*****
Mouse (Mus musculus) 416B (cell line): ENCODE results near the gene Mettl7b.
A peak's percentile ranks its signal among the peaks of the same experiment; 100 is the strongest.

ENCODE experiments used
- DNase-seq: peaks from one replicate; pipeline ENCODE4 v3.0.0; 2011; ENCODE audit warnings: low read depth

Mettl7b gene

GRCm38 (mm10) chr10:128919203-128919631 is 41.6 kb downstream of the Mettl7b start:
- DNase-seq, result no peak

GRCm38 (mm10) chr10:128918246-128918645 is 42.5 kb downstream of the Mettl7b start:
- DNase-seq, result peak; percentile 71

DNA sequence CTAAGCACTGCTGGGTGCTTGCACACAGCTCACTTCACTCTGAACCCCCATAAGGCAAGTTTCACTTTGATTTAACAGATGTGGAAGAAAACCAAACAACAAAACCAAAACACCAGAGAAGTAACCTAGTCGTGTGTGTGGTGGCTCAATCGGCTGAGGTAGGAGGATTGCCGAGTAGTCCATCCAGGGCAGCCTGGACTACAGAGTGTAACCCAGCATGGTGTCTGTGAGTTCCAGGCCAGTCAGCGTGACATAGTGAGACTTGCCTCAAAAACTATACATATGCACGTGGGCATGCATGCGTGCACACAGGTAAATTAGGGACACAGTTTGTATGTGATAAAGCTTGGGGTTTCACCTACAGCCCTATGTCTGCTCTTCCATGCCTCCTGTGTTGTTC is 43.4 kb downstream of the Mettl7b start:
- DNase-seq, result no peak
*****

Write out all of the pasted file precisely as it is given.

Mouse (Mus musculus) 416B (cell line): ENCODE results near the gene Mettl7b.
A peak's percentile ranks its signal among the peaks of the same experiment; 100 is the strongest.

ENCODE experiments used
- DNase-seq: peaks from one replicate; pipeline ENCODE4 v3.0.0; 2011; ENCODE audit warnings: low read depth

Mettl7b gene

GRCm38 (mm10) chr10:128919203-128919631 is 41.6 kb downstream of the Mettl7b start:
- DNase-seq, result no peak

GRCm38 (mm10) chr10:128918246-128918645 is 42.5 kb downstream of the Mettl7b start:
- DNase-seq, result peak; percentile 71

DNA sequence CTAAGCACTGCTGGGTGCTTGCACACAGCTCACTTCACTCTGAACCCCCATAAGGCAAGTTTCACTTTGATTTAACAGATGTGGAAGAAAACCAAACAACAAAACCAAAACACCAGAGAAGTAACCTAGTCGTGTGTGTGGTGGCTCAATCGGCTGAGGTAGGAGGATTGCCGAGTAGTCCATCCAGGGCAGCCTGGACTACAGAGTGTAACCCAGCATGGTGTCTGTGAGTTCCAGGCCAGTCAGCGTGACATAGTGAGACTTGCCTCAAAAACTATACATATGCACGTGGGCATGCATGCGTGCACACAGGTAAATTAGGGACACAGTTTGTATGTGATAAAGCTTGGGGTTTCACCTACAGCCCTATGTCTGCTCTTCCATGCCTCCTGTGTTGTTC is 43.4 kb downstream of the Mettl7b start:
- DNase-seq, result no peak